The chic shawl that's to die for

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The Independent Online
Madeleine Trehearne sat on the floor of her daughter's playroom surrounded by tens of thousands of pounds-worth of caprine luxury and said: "Of course some people come and ask: `But it's just a pink scarf - why does it cost pounds 500?' I have to be very patient with them."

This, unfortunately, was exactly the question I was about to ask. "Why? Well, we don't rip anyone off and these are pashmina," she says patiently. "You can't compare them to woollen scarfs. That's like comparing purest silk to a pair of cotton underpants at Marks & Spencer."

The style guru Lucia van der Post has decreed that the pashmina is "the most chic shawl around town," and if you have to ask, then be careful how you do. It seems that something called the shatoosh used to be. It was to die for - ask the antelope that supplied the fine and rare fibres for the cloth and has since become endangered. Well, at least someone had the sense to quit selling them before Sting made a record.

But there is still pashmina or even the odd vicuna to shrug into. Pashmina is made from the hair combed from the underbelly of the capra hircus (it means "hairy little goat") that lives in highest Kashmir. "This skill is unique to the Kashmiris and they will not show you how they do the weaving," says Ms Trehearne, who sells direct from her Hampstead house and whose other career is as an English literature academic.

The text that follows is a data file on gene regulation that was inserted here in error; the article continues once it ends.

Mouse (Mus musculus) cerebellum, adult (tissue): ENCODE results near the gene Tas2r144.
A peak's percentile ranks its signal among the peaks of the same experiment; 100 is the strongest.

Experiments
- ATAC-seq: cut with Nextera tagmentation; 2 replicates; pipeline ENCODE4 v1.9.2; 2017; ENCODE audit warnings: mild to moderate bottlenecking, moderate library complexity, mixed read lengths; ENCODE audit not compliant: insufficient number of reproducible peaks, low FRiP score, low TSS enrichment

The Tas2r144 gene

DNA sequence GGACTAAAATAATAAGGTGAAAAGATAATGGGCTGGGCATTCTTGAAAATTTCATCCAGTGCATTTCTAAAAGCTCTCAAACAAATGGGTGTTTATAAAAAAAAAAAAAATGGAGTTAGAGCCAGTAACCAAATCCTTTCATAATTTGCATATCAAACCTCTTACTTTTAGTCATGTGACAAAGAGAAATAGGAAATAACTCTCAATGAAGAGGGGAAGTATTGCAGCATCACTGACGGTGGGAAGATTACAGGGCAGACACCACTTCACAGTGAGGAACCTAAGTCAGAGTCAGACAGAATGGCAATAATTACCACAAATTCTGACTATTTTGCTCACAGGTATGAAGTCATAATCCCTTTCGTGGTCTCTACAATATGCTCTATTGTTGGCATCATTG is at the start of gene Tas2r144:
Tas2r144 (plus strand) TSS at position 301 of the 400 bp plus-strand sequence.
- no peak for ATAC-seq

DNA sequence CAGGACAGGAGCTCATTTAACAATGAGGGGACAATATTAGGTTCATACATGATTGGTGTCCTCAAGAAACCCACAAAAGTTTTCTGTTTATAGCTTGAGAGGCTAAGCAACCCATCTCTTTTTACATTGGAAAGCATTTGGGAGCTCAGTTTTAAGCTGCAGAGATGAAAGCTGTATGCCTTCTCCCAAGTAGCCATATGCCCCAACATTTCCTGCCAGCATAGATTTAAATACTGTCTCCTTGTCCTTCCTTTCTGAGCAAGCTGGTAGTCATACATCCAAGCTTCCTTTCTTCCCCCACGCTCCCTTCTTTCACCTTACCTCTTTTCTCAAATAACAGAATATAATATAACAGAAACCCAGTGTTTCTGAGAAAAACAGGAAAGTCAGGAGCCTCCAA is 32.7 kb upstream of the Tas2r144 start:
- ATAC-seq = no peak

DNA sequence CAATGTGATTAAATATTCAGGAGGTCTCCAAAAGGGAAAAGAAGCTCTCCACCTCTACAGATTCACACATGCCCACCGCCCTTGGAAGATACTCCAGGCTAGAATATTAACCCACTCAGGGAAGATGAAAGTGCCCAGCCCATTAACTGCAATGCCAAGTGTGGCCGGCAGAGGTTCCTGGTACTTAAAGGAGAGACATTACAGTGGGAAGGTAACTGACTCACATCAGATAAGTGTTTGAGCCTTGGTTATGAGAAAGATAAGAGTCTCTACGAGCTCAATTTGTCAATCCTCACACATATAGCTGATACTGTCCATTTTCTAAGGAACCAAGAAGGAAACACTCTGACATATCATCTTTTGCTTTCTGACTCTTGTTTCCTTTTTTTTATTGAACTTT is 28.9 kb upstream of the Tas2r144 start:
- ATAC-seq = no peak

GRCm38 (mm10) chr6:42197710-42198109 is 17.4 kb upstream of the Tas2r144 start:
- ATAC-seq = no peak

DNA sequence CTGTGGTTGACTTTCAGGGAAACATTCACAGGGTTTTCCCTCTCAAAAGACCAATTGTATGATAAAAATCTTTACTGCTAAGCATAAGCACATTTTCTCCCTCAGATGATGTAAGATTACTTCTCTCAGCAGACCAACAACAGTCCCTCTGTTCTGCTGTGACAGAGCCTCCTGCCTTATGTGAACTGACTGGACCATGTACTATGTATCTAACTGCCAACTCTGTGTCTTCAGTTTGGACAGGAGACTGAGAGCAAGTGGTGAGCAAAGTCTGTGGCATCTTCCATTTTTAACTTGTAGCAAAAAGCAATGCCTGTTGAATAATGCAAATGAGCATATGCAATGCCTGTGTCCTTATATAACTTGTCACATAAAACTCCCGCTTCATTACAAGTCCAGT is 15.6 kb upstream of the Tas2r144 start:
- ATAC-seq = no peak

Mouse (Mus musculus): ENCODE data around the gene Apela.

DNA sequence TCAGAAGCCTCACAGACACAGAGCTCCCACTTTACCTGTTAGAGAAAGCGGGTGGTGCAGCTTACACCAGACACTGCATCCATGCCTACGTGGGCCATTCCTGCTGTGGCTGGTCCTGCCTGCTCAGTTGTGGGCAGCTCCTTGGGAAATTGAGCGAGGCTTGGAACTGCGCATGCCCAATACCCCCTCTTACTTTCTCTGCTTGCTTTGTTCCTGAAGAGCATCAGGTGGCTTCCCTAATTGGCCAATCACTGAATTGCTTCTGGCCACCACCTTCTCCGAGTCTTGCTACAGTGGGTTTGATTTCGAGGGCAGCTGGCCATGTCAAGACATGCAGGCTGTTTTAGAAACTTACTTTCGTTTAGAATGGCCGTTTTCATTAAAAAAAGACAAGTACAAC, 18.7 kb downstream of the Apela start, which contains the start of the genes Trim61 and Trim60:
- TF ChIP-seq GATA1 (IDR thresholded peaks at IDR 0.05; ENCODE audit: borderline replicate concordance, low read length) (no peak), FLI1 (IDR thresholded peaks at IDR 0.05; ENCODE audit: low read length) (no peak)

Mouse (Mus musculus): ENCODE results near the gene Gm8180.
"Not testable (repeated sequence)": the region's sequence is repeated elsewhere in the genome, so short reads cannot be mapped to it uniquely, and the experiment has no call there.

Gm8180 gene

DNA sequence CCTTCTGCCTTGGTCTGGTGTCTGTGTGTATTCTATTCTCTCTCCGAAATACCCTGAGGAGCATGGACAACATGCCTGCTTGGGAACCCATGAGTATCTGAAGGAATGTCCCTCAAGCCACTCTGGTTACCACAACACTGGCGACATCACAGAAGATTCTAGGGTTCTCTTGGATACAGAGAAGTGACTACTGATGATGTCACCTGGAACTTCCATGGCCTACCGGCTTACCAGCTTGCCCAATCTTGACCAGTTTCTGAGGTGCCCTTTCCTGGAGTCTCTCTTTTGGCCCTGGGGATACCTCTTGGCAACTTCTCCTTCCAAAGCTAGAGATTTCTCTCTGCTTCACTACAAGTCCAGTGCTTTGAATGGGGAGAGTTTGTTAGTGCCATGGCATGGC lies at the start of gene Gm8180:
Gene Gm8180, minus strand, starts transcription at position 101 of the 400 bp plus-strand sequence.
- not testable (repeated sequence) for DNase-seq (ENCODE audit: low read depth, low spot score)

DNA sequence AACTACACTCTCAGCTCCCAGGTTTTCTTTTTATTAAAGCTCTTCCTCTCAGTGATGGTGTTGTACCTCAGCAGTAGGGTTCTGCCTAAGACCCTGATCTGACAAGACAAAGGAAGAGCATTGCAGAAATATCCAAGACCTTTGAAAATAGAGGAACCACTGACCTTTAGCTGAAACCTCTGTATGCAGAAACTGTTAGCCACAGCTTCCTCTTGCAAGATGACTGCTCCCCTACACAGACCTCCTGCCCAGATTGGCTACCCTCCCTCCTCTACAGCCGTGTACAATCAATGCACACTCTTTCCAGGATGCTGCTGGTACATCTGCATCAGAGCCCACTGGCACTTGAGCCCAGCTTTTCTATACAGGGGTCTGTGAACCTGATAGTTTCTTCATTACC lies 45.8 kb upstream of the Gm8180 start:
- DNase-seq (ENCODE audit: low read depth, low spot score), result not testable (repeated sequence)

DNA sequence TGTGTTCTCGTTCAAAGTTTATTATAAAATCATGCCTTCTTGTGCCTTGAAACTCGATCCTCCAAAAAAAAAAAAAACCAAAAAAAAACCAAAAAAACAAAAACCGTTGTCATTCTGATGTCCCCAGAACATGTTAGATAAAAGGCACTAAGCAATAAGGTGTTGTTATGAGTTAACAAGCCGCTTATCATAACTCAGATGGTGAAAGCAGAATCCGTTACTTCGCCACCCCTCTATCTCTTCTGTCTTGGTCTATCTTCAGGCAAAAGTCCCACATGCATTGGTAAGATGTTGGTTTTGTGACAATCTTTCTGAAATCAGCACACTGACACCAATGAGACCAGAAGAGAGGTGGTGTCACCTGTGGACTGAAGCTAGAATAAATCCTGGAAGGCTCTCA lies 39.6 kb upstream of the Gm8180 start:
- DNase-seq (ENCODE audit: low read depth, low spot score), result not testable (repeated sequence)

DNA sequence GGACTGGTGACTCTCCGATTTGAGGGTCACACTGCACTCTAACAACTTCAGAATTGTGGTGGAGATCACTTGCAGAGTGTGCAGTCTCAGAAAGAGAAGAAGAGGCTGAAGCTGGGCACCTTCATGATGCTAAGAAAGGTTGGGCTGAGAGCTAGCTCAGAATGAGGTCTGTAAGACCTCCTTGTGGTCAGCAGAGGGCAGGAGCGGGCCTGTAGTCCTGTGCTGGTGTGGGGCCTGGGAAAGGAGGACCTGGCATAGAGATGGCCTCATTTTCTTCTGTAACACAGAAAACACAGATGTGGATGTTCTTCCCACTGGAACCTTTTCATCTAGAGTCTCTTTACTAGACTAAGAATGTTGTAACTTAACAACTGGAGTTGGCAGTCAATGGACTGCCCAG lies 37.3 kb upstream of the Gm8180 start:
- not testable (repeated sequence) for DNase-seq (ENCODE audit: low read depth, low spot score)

To find the vicuna, you have to go half-way around the world to the Puna - the cold South American steppe. Down to only a few hundred in the mid- Sixties, the small animal related to the alpaca and llama has made a healthy enough comeback to be back from the brink and back on the shelf at Harrods. A small shawl is pounds 849, a large one pounds 1,949.

Why? Well this is no ordinary wild ruminant. The Incas sacrificed them on a fairly regular basis, but then they had some one million to cull from. We can blame Pizarro, who plundered herds for New World silk and began a trend that didn't end until the Sixties trade ban.

Now there are 160,000 vicuna but, if you count them in ounces of fleece, that is still not many. Each produces only eight ounces every two years (compared to six to eight pounds per year by the merino sheep). An overcoat requires a veritable herd (25 to 30 of them).

It is hard to tell which is more politically correct. The fleece from an animal given special permission to be shorn by the endangered species watchdog CITES, or goats scampering across the political divides of strife- torn Kashmir? Who needs fur when you can play New Age one-upmanship at this sort of level?

Back at Ms Trehearne's house, my knees are now molly-swaddled in pashmina. "Isn't it warm? It's like a thermal vest. You can hatch an egg in one, though my greengrocer said that is a very expensive way to hatch an egg."

She unfurls one covered in the tiny stitches of a master embroiderer. "Of course, something like this is very expensive - we want pounds 4,000 for it - but then again it took one man three years to do." Suddenly, Marks & Spencer seems very far away indeed.

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